Nevertheless, when comparing the reported prevalence of Campylobacter spp. among the Mediterranean countries (Spain, Italy, France and Greece) during 2005-2010, the results obtained are considerably lower. A high resistance rates are reported by this study in relation to ampicillin, tetracycline, ciprofloxacin and erythromycin. The practices and factors influencing the use of antibiotics in selected poultry farms in Ghana was reported by [111]. This study investigates the use of essential antibiotics in poultry production in 400 farms in Ghana and assesses factors influencing farmers’ choice of antibiotics for use on their farms. Farmers reported the use of 35 different antimicrobial agents for management of conditions such as Newcastle, fowl pox, coccidiosis, and coryza. From these agents, 20 essential antibiotics belonging to 10 antibiotic classes were extracted. Frequently employed antibiotics were tetracyclines (24.17%), aminoglycosides (17.87%), penicillin’s (16.51%) and fluoroquinolones (10.55%). Only 63% of the farms completed recommended antibiotic course durations, 58% reported following recommended withdrawal periods and 88% sought veterinary advice before administration of antibiotics. The use of antibiotic-containing agents was observed to be dependent on internal factors such as size, presence of other livestock on the farm and infections. External factors such as easy access to antibiotics also influenced farmers’ use of antibiotics.

These findings call for stricter regulations on access to and use of antibiotics on poultry farms in Ghana. Another study was carried out to assess the chemicals and veterinary drugs used, and their possible occurrence as residue in poultry products in randomly selected poultry farms in Ethiopia through questionnaire and observation. The result of this study showed that antibiotics, mainly Oxytetracycline, amoxicillin, cipro floxacillin, and sulfa drugs were used in 100%, 71.4%, 28.6%, and 28.6% of poultry farms, respectively. The study also revealed that piperazine was a common anthelmintic used in 31.0% of poultry farms. The disinfectants, such as, hydrogen peroxide (83.3%), sodium hydroxide (66.7%), and formalin (19.0%) were commonly used in poultry farms though. Among the rodenticides used in farms, zinc phosphide was used more in poultry farms (33.3%). We conclude that there are high possibility of drug and chemical residues occurrence in poultry in the area. A recent study was conducted to determine the prevalence and antimicrobial resistance pattern of Campylobacter isolated from meat, of three different food animal species sold at retail shops in, Pakistan.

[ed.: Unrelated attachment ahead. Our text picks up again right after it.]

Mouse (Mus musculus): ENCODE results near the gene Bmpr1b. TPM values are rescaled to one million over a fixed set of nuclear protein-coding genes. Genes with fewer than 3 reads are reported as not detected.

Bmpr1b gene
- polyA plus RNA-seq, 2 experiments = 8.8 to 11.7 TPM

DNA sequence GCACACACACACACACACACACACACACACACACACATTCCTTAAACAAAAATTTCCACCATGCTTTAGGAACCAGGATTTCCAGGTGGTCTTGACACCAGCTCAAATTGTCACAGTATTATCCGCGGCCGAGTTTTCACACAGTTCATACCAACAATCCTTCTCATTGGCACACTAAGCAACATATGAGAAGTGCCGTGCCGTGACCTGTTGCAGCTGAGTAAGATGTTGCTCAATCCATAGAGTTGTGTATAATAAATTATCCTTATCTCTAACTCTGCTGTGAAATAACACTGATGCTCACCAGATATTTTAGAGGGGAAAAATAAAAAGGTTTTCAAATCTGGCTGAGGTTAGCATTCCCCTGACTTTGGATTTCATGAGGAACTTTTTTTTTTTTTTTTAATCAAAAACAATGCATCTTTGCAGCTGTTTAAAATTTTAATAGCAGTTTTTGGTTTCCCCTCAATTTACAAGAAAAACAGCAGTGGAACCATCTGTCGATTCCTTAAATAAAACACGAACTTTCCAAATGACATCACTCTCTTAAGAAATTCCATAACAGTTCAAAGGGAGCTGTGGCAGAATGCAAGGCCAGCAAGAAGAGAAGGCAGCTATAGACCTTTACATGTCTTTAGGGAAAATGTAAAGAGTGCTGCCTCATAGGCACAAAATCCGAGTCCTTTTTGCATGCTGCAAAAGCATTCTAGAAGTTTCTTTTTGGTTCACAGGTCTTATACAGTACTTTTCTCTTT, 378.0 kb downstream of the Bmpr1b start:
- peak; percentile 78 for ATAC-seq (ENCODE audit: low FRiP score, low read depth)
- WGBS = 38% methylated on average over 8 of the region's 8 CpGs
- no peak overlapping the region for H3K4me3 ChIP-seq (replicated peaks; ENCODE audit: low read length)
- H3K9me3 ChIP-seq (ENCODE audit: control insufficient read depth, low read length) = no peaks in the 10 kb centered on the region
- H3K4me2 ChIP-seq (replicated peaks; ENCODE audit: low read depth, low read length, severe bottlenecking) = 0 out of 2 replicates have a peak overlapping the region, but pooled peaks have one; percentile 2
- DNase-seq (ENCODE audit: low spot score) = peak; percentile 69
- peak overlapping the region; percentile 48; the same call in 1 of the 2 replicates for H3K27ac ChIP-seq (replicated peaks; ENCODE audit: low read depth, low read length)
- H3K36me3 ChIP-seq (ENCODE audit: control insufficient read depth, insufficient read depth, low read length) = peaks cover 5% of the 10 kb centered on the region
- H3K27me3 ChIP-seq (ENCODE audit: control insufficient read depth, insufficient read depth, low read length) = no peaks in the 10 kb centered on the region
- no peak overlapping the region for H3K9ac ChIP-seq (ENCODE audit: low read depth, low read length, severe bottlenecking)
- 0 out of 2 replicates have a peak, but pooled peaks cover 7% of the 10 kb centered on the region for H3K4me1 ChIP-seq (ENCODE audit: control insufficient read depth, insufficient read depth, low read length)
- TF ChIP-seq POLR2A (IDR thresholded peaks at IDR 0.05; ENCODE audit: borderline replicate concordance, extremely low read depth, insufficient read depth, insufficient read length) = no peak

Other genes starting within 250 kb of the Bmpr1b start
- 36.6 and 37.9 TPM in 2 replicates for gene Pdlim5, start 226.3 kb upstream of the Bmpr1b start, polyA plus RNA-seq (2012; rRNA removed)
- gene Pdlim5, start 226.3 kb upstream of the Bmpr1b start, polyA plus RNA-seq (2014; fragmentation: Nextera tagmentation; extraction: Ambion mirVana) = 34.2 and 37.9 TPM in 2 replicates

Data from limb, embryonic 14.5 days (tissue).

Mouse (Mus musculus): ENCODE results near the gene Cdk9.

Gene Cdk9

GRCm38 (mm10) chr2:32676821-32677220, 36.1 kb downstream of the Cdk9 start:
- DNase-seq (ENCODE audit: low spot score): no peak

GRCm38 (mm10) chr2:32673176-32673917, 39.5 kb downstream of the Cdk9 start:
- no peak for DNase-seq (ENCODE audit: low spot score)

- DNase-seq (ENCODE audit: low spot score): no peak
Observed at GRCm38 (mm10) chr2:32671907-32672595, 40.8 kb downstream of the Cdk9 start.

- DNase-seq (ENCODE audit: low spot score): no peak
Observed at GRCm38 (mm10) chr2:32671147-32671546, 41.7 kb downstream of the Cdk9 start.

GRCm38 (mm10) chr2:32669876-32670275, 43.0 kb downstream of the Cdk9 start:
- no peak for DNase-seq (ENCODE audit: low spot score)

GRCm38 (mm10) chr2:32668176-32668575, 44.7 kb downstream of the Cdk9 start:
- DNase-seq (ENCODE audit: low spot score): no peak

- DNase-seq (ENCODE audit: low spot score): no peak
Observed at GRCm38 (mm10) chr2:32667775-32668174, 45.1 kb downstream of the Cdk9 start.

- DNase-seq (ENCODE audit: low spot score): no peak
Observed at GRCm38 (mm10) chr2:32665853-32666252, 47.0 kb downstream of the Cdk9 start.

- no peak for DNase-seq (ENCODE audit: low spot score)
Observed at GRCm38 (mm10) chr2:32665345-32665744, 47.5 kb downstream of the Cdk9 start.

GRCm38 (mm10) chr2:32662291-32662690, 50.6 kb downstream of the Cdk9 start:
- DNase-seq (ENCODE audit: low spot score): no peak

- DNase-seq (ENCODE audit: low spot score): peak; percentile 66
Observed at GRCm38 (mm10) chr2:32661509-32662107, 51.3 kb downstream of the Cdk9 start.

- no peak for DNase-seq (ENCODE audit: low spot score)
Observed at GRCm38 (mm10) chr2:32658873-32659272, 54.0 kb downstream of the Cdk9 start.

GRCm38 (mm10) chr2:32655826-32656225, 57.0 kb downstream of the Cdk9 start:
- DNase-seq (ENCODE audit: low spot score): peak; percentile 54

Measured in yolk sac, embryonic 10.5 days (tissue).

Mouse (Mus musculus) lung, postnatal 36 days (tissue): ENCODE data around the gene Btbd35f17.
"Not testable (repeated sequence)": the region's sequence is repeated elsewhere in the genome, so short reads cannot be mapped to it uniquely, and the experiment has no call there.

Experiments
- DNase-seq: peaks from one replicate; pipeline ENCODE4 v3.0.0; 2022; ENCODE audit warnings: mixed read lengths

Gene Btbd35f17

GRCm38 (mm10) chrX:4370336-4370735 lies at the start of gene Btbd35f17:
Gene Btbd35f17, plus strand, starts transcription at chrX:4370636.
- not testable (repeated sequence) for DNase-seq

The result obtained show that from 125 Campylobacter isolated and tested for antimicrobial resistance against commonly used antibiotics in veterinary and human medicine, 46% isolated from chicken meat, have a highest resistance against enrofloxacin, tylosin, amoxicillin and (80%) were resistant to both ciprofloxacin and colistin. Also, most of the isolates tested (90.4%) were resistant to more than two antibiotics and were considered as multi-drug resistant bacteria. The results obtained in this study concluded that antibiotic resistant bacteria are prevalent in animal meat in Pakistan probably due to uncontrolled use of antibiotics in food animals.


Campylobacter is among the major causes of food-borne illness worldwide and considered the principal cause of gastroenteritis in human. However, the contaminated food especially poultry meat by these pathogenic bacteria are considered the principal cause of an emergence humans and animal’s pathogens. In poultry farms and in livestock, antibiotics are used for therapy and promotion of growth. The misuse of antibiotic is considered the most important factor selecting for emergence of antibiotic resistance. To minimize this problem, it’s recommended to monitor and control bacterial infections by Campylobacter in food production. Antibiotics should be prudently used by the implementation a strategies and guidelines are required for limiting, controlling and minimized the spread and development of resistant bacteria and the genes that encoded for this resistance especially in poultry farms and livestock.